You’d think after ten years, I’d have figured out a better way. You’d think that I’d have learned how to motivate, how to cajole, or how to simply avoid the conflict altogether. But no. Ten years into this thing called parenting, dinner time can still be a battle.
Not every night, of course. The nights I serve up macaroni and cheese, chicken, or pizza, all is well and all manner of things shall be well. But the nights we’re broadening our palate, the nights my husband and I enjoy a grown-up meal or attempt some exotic recipe, these nights devolve into protestations, stalling, and outright depression. I can never guarantee precisely how it will all go down–which food will be the stumbling block or which child will stumble–but I have noticed a pattern.
It begins with quiet resistance, moving the food around on the plate, sad looks, and barely uttered sighs. Perhaps all the other portions are consumed, leaving behind the one offending pile of vegetables or curry. My husband and I will have finished by this point. We will be ready to clear the table or have dessert, ready to move on. But instead, we stay. We stay for round two. We stay to encourage, to confront, and eventually to demand. We set timers, appeal to their sense of gratitude, and promise no other food until morning. Sometimes this works; sometimes they take us up on the offer.
After ten years, I should know better. Yet, each time, I continue to be surprised.
It’s not that I’m unsympathetic. I understand their resistance to foods they don’t like. I understand that we all have our own set of preferences. I understand that my husband doesn’t like olives or carbonated drinks. But what I can’t fathom is why my children resist foods they have never even tried. How can they know they don’t like something if they’ve never even tasted it?
So while I’m willing to go through the process with them, go through the process we must. We insist that they taste. We insist that they try. We insist that they open themselves up to possibility.
It starts with a gathering of courage, putting a tiny bit on the spoon, hesitantly raising the spoon to the lips, closing the eyes, and tasting… And it. is. good. The eyes open; relief and surprise wash over the face. “It’s good. No, mommy, I mean it’s good. I’m not just saying that. I really like it.”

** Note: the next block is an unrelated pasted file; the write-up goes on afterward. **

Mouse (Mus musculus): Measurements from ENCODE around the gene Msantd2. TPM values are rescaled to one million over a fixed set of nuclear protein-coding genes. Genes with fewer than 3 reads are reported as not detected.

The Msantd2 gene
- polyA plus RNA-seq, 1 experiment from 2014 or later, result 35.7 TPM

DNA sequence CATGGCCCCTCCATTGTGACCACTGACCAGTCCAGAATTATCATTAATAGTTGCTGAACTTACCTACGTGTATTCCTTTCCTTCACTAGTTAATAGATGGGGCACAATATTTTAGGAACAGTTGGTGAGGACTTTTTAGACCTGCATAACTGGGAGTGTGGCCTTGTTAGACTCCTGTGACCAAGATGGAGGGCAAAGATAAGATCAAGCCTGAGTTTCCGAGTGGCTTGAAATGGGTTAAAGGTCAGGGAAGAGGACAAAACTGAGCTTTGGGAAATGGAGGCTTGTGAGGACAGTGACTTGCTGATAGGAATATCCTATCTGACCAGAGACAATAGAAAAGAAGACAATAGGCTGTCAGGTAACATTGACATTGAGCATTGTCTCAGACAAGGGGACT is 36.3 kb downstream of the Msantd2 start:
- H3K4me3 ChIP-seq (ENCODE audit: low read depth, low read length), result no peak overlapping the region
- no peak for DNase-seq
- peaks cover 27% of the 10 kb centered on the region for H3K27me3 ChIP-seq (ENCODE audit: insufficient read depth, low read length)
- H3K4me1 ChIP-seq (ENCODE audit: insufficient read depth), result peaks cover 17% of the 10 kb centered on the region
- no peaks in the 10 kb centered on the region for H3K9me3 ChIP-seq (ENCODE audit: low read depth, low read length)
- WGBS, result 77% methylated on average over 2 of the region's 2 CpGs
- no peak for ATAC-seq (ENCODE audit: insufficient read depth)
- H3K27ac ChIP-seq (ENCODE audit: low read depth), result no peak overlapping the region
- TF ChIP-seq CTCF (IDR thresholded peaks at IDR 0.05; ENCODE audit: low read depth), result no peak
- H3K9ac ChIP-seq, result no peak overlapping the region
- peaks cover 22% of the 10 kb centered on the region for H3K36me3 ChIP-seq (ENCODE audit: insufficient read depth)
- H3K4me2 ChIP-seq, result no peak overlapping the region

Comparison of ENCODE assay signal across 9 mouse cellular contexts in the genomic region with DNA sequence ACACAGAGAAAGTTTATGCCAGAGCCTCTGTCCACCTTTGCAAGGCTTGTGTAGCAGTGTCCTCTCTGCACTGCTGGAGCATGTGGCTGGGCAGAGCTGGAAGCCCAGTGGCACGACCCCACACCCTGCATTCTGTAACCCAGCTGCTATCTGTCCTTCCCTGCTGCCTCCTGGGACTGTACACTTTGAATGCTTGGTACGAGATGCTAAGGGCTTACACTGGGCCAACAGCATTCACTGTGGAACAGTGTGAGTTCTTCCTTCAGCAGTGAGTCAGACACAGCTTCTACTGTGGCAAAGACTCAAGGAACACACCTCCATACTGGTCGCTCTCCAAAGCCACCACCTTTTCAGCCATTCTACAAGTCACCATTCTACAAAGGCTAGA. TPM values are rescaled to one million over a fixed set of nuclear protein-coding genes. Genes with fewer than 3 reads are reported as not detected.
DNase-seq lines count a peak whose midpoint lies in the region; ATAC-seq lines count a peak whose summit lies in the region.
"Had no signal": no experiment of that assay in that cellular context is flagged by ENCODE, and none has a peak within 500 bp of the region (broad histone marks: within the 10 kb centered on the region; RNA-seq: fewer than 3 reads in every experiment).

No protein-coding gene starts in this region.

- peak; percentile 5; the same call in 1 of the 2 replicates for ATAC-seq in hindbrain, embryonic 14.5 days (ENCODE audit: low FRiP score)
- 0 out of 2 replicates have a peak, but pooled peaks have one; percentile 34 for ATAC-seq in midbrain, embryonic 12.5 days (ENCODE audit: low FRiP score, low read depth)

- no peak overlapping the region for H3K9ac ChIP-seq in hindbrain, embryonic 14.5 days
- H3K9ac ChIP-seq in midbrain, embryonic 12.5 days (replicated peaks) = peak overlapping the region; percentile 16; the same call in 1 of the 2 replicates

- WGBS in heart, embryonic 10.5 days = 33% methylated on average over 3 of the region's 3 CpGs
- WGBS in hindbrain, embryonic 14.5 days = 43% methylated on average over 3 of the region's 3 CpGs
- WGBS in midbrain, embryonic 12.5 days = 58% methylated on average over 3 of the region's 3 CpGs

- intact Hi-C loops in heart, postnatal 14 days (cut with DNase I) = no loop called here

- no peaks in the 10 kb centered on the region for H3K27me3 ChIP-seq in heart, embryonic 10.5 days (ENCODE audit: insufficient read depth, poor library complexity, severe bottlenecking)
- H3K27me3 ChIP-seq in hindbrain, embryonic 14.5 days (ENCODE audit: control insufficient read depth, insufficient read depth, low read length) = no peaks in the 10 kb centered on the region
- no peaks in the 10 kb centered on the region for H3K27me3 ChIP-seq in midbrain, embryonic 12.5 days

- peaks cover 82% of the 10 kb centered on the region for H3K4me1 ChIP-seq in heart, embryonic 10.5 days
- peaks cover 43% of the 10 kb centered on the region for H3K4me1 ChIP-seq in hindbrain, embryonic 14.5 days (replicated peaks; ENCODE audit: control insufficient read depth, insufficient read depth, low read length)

After ten years, I should know better. I should know that my children are no different than the rest of us.
It is human nature to doubt. It is human nature to question. It is human nature to think the worst. Of course, I won’t like that food. Of course, I won’t like that change. Of course, I won’t like what God is offering me. As I wrote recently at a colleague’s blog: “We are helpless, flawed people and our inability to trust God is just one expression of this.”
In some sense, we are all small children sitting at a banquet table with sorry looks and unuttered sighs, pushing the food of the gods around in circles on our plates.
But instead of demanding that we clean our plates; instead of setting timers and threatening no more provision, God simply invites us to “taste and see” (Psalm 34:8) He invites us to test Him—to hesitantly raise the spoon to our lips, to close our eyes, to swallow.
I wonder if we expect more of each other than God Himself expects of us. We want robust expressions of faith and confidence in God’s plan. We want to see His children gobbling up the food that is put in front of them–whether it is a unforeseen trial or simply a change in life circumstances. We want to hear bold proclamations of faith that “all things work together for good.”
But God knows better. He remembers our weakness (Psalm 103:14). He knows we are but dust. And so, the perfect Father opts to go through the process with us. Instead of demanding mature, perfect faith, He simply says, “Taste and see. Taste and see that I am good.”
And so, slowly, hesitatingly, we obey. We open ourselves up to the possibility that His ways are beyond ours (Isaiah 55:9). We open ourselves up to the possibility that a good God might just give good gifts (James 1:17). We open ourselves up to the possibility that the Lord is indeed what He claims to be (1 Peter 2:3).